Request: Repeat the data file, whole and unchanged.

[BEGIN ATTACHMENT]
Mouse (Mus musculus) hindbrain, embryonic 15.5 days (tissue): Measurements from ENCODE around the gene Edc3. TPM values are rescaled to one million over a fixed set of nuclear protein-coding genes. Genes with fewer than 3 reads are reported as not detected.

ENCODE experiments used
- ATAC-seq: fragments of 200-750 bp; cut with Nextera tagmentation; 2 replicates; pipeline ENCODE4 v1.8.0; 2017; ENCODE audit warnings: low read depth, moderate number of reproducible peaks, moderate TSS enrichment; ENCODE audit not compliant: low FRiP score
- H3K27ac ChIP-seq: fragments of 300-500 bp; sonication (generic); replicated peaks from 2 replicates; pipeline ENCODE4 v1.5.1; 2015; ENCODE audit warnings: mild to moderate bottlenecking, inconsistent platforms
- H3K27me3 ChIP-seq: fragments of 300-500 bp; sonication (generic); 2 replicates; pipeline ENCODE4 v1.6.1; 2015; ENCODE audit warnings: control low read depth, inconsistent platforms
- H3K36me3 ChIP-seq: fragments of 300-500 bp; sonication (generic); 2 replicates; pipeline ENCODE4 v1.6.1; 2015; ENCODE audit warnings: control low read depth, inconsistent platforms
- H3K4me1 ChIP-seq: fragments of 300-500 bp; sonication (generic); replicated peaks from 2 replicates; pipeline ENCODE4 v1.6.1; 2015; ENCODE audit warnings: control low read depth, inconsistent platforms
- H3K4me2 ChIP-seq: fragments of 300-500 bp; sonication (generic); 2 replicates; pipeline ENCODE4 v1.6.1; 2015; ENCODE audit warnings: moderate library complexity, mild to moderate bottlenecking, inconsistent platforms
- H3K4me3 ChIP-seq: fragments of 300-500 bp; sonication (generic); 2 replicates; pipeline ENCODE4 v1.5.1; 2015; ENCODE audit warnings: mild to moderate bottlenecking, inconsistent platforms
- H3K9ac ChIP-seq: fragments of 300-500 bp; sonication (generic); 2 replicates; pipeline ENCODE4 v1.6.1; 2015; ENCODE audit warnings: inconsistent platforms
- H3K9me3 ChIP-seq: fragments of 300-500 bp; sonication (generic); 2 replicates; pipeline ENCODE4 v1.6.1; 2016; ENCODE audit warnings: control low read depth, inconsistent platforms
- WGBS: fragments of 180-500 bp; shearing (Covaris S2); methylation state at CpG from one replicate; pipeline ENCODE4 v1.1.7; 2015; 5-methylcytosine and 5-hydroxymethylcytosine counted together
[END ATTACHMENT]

Mouse (Mus musculus) hindbrain, embryonic 15.5 days (tissue): Measurements from ENCODE around the gene Edc3. TPM values are rescaled to one million over a fixed set of nuclear protein-coding genes. Genes with fewer than 3 reads are reported as not detected.

ENCODE experiments used
- ATAC-seq: fragments of 200-750 bp; cut with Nextera tagmentation; 2 replicates; pipeline ENCODE4 v1.8.0; 2017; ENCODE audit warnings: low read depth, moderate number of reproducible peaks, moderate TSS enrichment; ENCODE audit not compliant: low FRiP score
- H3K27ac ChIP-seq: fragments of 300-500 bp; sonication (generic); replicated peaks from 2 replicates; pipeline ENCODE4 v1.5.1; 2015; ENCODE audit warnings: mild to moderate bottlenecking, inconsistent platforms
- H3K27me3 ChIP-seq: fragments of 300-500 bp; sonication (generic); 2 replicates; pipeline ENCODE4 v1.6.1; 2015; ENCODE audit warnings: control low read depth, inconsistent platforms
- H3K36me3 ChIP-seq: fragments of 300-500 bp; sonication (generic); 2 replicates; pipeline ENCODE4 v1.6.1; 2015; ENCODE audit warnings: control low read depth, inconsistent platforms
- H3K4me1 ChIP-seq: fragments of 300-500 bp; sonication (generic); replicated peaks from 2 replicates; pipeline ENCODE4 v1.6.1; 2015; ENCODE audit warnings: control low read depth, inconsistent platforms
- H3K4me2 ChIP-seq: fragments of 300-500 bp; sonication (generic); 2 replicates; pipeline ENCODE4 v1.6.1; 2015; ENCODE audit warnings: moderate library complexity, mild to moderate bottlenecking, inconsistent platforms
- H3K4me3 ChIP-seq: fragments of 300-500 bp; sonication (generic); 2 replicates; pipeline ENCODE4 v1.5.1; 2015; ENCODE audit warnings: mild to moderate bottlenecking, inconsistent platforms
- H3K9ac ChIP-seq: fragments of 300-500 bp; sonication (generic); 2 replicates; pipeline ENCODE4 v1.6.1; 2015; ENCODE audit warnings: inconsistent platforms
- H3K9me3 ChIP-seq: fragments of 300-500 bp; sonication (generic); 2 replicates; pipeline ENCODE4 v1.6.1; 2016; ENCODE audit warnings: control low read depth, inconsistent platforms
- WGBS: fragments of 180-500 bp; shearing (Covaris S2); methylation state at CpG from one replicate; pipeline ENCODE4 v1.1.7; 2015; 5-methylcytosine and 5-hydroxymethylcytosine counted together